Jump, and Figure Out What to Do When You’re Up There

 basketball, creativity, James Scott Bell, Jim Caruso, Taft High School  Comments Off on Jump, and Figure Out What to Do When You’re Up There
May 132012

Got an email some time ago from a guy I played high school basketball with. Nice to hear from him. Those were glory days. We had one of the best teams in the city. I wrote back and finished off my email with this: “We had a great team, didn’t we? A bunch of hard working, normal guys . . . and Jim Caruso.”
Caruso. He was a year ahead of me and clearly not wired the same as I was. I was dedicated to being an athlete. I didn’t smoke, drink, party or stay up late. Caruso was the exact opposite. 

To give you a picture, we were once playing in a winter league at another high school. We drove over to Pacific Palisades on Wednesday nights, played, drove home. To get there and back we had to take twisty Sunset Boulevard. 

So I was driving back once after a game. It was a cold night in the canyon, and I carefully guided my Ford Maverick along Sunset. Suddenly, a convertible comes tearing by me. I don’t remember who was driving, but I do remember who was in the passenger seat: Caruso, a cigarette in one hand and a beer in the other, his sweaty blond hair blowing in the wind. I remember he was laughing. 

The thing was, Caruso had all this natural athletic talent. He was about six feet tall and built like a bull. And that’s how he played basketball. He had one speed, full, and I don’t think he ever took a shot that looked the same as any other. He was at his best when driving the lane and jumping in the air…then figuring out what to do once he was up there. Which was usually something very cool that either ended up with the ball going through the hoop or off the wall.

This drove our coach, John Furlong, absolutely crazy. Furlong was a strict disciplinarian and team-oriented coach. He yelled a lot. He got red faced mad at you if you messed up too badly. None of us wanted to be on the wrong side of Coach Furlong.

Except Caruso. He just didn’t seem to care. No matter how mad Furlong got at him, Caruso would take it silently, then go out on the floor and pretty soon do the same thing again. Which was why Furlong wouldn’t start him. But he couldn’t keep him on the bench for long because, despite everything, Caruso was too good not to be in the game, scoring points and grabbing rebounds. 

It was impossible not to like him. He had this infectious smile and he seemed to go through life with a certain damn the torpedoes, full speed ahead kind of joy. In pickup games he’d always be laughing, joking, talking smack and slapping you on the butt when you did something good.  
Jim Caruso graduated in my junior year. The next year we had another great team at Taft High, this one disciplined and predictable, much to the relief of Coach Furlong. Still, I couldn’t help feeling our team lacked a certain, what’s the word, exuberance? I missed seeing Caruso cutting through the key, doing his thing, a thing uniquely his own.

Then one Saturday I was in the gym shooting around and a fellow teammate came in.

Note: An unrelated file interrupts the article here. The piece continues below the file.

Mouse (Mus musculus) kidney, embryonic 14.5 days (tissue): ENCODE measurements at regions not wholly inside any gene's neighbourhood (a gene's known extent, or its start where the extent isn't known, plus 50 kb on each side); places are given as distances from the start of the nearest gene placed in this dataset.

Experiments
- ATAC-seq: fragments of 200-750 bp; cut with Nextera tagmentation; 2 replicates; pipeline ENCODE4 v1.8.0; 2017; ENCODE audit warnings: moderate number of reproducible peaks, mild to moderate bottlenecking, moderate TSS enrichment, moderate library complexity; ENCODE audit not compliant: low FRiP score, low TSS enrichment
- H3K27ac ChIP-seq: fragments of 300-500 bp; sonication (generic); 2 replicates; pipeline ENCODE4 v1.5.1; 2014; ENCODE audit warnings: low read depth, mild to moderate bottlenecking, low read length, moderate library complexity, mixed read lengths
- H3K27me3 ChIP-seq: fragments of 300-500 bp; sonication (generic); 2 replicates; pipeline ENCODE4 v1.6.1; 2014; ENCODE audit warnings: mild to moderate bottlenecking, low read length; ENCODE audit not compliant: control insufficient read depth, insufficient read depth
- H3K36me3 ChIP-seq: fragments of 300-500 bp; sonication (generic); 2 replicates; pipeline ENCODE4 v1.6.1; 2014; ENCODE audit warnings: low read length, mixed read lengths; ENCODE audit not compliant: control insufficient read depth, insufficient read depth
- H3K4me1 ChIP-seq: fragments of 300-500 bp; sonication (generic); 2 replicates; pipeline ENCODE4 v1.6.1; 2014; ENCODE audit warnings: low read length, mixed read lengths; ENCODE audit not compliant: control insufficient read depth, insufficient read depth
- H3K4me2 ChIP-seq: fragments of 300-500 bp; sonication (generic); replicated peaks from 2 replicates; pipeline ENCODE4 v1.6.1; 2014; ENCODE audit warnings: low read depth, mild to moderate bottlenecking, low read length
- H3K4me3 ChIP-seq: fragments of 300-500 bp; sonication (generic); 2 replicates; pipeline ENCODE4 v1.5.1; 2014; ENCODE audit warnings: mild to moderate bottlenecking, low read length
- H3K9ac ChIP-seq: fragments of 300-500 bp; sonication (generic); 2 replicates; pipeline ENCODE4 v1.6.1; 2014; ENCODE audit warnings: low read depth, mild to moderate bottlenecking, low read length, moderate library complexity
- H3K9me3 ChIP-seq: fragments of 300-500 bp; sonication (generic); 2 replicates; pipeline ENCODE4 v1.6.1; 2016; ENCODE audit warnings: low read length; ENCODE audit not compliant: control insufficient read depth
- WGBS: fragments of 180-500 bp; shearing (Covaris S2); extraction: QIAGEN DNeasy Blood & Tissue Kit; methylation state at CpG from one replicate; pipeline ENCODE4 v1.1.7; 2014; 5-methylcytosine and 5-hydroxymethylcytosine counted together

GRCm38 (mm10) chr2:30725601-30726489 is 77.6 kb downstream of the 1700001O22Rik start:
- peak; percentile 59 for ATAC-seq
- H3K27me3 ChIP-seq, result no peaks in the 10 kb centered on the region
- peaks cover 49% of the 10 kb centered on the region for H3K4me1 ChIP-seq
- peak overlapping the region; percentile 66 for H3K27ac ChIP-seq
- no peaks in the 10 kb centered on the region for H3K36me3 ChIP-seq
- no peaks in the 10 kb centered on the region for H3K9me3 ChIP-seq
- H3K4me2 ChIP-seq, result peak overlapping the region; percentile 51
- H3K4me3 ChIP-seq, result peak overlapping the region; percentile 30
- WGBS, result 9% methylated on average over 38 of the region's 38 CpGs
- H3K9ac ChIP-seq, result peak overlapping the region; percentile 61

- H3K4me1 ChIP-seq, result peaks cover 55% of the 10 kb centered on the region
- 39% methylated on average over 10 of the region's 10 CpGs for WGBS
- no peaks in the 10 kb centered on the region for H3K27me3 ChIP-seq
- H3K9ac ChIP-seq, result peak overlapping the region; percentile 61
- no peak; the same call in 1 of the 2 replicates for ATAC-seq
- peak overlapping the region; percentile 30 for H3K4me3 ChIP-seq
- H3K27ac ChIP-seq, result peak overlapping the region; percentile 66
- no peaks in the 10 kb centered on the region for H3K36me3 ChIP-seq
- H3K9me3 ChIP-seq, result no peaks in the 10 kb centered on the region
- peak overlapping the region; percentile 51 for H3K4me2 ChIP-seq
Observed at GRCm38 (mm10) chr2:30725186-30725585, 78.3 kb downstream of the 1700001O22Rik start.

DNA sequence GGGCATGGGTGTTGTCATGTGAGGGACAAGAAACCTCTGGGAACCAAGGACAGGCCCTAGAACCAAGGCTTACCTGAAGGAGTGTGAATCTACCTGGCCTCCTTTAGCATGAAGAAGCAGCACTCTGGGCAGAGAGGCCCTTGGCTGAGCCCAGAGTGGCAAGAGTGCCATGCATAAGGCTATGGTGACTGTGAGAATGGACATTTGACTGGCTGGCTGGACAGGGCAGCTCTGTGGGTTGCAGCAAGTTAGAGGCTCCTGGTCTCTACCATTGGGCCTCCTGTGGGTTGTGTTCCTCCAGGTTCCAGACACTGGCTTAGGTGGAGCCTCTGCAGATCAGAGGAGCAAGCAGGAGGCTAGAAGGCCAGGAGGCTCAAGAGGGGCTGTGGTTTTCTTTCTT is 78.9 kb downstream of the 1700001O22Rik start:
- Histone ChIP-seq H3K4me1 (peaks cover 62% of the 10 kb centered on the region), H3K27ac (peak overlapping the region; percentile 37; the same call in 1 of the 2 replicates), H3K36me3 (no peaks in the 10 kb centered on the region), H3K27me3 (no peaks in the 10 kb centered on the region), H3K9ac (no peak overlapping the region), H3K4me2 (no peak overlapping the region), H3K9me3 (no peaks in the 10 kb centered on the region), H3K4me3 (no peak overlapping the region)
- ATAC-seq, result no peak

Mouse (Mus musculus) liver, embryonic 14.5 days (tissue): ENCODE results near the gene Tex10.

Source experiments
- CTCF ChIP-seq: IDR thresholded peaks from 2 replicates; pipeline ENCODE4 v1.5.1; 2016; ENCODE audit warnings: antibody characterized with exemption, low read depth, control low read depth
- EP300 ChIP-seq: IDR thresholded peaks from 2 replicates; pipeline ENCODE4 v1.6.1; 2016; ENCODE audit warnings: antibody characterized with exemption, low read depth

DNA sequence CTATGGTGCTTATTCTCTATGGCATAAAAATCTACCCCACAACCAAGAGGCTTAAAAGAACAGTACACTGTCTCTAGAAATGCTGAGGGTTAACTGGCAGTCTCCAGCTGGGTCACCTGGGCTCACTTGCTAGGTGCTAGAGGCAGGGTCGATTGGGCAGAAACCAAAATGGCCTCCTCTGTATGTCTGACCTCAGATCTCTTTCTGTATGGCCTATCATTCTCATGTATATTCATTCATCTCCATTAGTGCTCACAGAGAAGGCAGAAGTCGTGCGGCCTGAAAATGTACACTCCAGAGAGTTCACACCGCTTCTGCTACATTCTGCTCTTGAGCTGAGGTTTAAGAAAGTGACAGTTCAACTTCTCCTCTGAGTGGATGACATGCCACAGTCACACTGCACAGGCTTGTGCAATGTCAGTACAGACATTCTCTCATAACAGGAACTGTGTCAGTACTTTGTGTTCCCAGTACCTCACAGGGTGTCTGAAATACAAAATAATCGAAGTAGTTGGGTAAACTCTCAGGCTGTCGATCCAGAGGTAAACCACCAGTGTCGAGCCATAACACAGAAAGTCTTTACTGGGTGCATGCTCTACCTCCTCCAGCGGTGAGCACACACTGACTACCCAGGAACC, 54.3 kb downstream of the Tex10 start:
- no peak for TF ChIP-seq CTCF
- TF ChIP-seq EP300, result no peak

“Hey,” he said, “did you hear about Caruso?”

I stopped shooting. “No, what?” I figured maybe he’d been picked up on a DUI or something.

“He’s dead,” my friend said.

I just stared at him, stunned. 

“Killed in a car accident,” he said. 

And I immediately remembered that night I saw Caruso in the convertible, and thought maybe this wasn’t such a shock after all. In fact, looking back, it was both sad and oddly predictable. That year, in our high school yearbook, there was one of those “In Memory Of” pages for students who’d died. It was the last any of us would ever see of Caruso, and that was hard to believe.

I don’t know what was going on in Jim Caruso’s life. The only thing we had in common was basketball. It was enough. I didn’t want to emulate his off the court antics. What I did want to do, when the situation was right, was go for the wild shot, the totally improvised move, just to see what happened. I knew you couldn’t play a whole game that way, but you at least needed to have that kind of fearlessness in your arsenal. 

I draw an analogy to writing here. Discipline, fundamentals and hard work are still the keys, but you have to be willing to “go for it” sometimes. You have to jump in the air and figure out what to do when you’re up there. Fearless.

I still have this indelible picture of Jim Caruso. It was in a pickup game, the first time I’d ever played with him, just before I started at Taft. His name had been whispered to me. Everybody knew about Caruso. I was a little bit intimidated at the prospect of playing with him. But then we started the game and I remember just watching him, marveling at his raw ability. Crunch time came and the game was tied. Caruso did his thing, driving toward the hoop and jumping up with a taller guy all over him. He seemed to hang in the air for a full minute. His legs were splayed and his left elbow (he was a lefty) stuck out like divining rod. And then somehow, some way, he got off a hook shot (it was the only shot available to him) and it banked off the backboard and through the net.

And he came down laughing and turned around and looked at me as if to say, “See? That’s how it’s done, son.”
And sometimes, it is.